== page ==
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Things That Go Bump In the Night

Years ago, I went to a seminar where the speaker, a nurse, talked about a lesson she had learned from one of the residents at the long-term care facility where she was working.  This gentleman was similar to many of the folks we encounter in this setting; he was on the call light every few minutes.  He needed a blanket, he wanted something to drink, and he had a pain.  It was never the same thing, and after 2-3 hours of this she was understandably a bit annoyed.

Finally, our nurse had an idea.  The next time this man rang his light, she went to his room and calmly reassured him that she was just down the hall, and if anything happened she would come right away.  Then, every time she went down the hall, for one reason or another, she would take a few seconds to peek in his door and wave, or say a soothing word, if he was awake.  And the number of times this gentleman rang his call light decreased significantly.

Researchers have shown, over and over, that brain scans done on persons with dementia are markedly similar to those done on children.  As the dementia symptoms progress, the brain function resembles younger and younger children.  And I repeatedly find that lessons I’ve learned from my years of working with young children help me to better understand my current patients.

Many young children go through a phase when they seem to need reassurance that their parents are nearby, and that they are safe from any real or imagined dangers that might come their way.  These are the little ones who cry out in the night, wanting a drink of water, or who totter into their parents’ bedroom.  Sometimes this is in response to a dream, or an unexplained household noise.  Often, all they really need is a hug and a promise that Mom and Dad are in the next room, ready to pounce on any monsters that might crawl out from under the bed.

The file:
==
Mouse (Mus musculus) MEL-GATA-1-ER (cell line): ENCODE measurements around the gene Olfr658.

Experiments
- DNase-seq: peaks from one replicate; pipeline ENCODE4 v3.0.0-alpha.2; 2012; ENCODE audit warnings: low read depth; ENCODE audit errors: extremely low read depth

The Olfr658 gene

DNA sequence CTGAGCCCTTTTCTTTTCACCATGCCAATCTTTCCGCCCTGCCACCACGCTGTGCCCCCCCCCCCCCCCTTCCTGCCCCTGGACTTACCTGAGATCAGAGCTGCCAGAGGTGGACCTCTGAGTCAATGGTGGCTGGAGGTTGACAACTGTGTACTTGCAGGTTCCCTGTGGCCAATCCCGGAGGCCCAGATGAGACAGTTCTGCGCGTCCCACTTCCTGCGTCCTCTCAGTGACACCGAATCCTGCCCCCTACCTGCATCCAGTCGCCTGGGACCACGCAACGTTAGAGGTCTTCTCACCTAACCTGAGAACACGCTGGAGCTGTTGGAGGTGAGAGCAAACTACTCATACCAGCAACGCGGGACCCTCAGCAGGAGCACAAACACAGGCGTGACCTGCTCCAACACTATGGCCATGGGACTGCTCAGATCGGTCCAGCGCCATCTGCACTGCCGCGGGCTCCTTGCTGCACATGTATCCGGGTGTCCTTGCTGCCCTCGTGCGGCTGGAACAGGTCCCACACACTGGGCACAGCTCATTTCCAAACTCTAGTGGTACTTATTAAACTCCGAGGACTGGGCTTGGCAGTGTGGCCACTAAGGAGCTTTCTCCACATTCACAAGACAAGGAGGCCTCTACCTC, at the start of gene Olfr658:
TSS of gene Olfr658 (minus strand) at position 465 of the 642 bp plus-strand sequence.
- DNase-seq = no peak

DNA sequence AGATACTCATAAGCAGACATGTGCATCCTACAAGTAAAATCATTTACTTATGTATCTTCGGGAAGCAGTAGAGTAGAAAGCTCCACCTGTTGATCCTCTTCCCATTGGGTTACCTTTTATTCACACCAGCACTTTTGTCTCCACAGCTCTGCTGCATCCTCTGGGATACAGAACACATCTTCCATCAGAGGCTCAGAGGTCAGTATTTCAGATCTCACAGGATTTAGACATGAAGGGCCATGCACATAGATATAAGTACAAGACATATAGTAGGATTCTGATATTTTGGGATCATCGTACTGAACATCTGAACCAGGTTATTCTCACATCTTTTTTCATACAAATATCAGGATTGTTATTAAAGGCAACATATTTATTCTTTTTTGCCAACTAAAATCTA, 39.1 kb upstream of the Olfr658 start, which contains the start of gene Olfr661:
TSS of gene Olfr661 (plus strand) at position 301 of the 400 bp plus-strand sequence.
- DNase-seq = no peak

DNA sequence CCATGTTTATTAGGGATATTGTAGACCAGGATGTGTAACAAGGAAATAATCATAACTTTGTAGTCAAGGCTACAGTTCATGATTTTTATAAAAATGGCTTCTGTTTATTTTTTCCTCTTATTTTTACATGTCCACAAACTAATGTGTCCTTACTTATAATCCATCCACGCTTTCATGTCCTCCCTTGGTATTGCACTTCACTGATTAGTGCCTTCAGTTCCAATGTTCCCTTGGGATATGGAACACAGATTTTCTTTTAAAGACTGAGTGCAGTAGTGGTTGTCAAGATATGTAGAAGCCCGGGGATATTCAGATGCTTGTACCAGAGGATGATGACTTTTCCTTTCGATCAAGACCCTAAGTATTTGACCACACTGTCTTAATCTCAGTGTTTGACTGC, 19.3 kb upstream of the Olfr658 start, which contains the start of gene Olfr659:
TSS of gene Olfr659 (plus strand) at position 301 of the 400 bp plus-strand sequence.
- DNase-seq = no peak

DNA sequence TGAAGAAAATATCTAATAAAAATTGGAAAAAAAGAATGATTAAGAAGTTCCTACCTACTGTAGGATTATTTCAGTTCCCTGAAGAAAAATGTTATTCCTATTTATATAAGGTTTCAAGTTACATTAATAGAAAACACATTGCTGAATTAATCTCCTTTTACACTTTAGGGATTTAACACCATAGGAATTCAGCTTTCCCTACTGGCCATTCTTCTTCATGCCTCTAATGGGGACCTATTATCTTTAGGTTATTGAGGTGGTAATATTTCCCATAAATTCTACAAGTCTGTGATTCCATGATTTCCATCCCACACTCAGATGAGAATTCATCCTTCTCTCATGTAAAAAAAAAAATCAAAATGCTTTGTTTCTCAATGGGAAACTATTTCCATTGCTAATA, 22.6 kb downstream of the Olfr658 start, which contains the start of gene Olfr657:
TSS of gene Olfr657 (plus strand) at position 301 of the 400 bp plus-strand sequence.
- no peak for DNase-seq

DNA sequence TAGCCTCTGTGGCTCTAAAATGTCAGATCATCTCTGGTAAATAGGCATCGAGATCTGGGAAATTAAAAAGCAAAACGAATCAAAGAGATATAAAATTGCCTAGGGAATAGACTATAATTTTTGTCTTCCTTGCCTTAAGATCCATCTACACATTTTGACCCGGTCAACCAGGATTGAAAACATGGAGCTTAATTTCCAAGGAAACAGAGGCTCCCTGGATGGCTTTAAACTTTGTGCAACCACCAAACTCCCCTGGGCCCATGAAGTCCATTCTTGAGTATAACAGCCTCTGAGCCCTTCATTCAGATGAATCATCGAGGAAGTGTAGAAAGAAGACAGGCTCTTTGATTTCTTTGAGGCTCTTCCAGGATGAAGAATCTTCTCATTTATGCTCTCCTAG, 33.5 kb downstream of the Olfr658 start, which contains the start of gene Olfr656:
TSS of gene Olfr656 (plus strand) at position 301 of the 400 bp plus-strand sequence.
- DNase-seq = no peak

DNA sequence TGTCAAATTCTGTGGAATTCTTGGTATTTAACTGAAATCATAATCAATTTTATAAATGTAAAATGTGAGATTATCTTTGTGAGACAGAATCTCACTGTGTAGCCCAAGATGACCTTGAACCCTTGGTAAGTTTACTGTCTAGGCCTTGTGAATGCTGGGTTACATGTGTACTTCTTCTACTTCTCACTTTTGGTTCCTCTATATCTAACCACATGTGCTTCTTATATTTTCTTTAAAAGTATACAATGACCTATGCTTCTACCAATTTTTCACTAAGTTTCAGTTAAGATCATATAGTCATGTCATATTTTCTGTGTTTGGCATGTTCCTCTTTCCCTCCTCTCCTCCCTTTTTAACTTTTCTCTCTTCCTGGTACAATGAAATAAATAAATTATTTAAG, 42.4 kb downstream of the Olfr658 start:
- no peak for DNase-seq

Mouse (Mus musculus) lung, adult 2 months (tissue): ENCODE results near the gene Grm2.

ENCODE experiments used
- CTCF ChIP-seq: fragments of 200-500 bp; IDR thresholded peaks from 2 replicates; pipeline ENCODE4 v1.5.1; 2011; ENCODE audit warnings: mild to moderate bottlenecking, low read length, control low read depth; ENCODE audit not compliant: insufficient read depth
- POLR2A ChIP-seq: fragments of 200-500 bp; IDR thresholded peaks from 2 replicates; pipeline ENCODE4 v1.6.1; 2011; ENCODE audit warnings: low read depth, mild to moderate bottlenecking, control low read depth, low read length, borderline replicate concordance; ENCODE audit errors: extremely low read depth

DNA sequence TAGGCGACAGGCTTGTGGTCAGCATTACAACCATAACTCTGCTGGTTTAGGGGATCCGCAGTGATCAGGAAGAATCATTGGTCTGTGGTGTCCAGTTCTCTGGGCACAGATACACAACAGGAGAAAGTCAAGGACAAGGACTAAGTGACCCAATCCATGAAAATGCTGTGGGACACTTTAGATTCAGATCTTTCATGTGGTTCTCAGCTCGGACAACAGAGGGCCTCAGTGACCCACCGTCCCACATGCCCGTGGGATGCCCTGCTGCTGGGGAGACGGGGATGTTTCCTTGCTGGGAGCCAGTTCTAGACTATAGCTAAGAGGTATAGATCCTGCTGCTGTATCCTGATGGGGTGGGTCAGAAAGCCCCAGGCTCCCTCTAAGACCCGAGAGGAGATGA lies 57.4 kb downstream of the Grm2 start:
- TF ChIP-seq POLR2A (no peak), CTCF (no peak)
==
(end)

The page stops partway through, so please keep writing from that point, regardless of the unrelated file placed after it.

I’ve recently begun to think about what all this could mean for our care of persons with dementia.  As cognitive function declines, it’s possible to lose the concept of object permanence, just as assuredly as it is to lose the ability to feed oneself.  And, just as a person can forget how to use a call light, or even that he has one, it’s possible for him to forget what water sounds like as it gurgles through the pipes under the floor.  Or, being hard of hearing, he may hear voices from down the hall and not understand that it’s the television or two caregivers discussing another resident.  Or he may see a photograph on the wall and think its some stranger looking through the window.  (Not an uncommon occurrence for those with dementia, even during the daylight hours.)

So, what do we do to help these people?  Could we use the example of strategies used with our children? Perhaps, I honestly don’t know at this point.  It’s definitely an area that I’ll be researching, and I’ll be trying out a few things with some of my patients.  And I’ll be sure to post my findings here, as well as listening to any words that others might have to say.

My first experiment began yesterday.  At the facility where I currently work, we have a resident who calls out frequently (sometimes it seems like it’s every ten or fifteen minutes).  Sometimes she says she has to use the bathroom, at other times she just wants someone to be with her.  This has happened day and night, and seems to be getting worse rather than better.

So, I located a very realistic baby doll that I’ve used in my therapy with other residents, and brought it to this woman.  She was instantly enchanted by it, and was very happy to “help” me by watching it for a while.  She bounced it on her lap and told it what a pretty boy he was.  And, for a time at least, she was quiet.  I left the doll with her over the weekend, to see how it might affect her behavior.  And I’ll definitely be looking in on her tomorrow, when I go to work, to see if she is still finding comfort from a new-found friend.

Keep your fingers crossed that I’ve found a way to make a very unhappy woman at least a little more at ease with her lot in life.  I know I’ll be doing the same.

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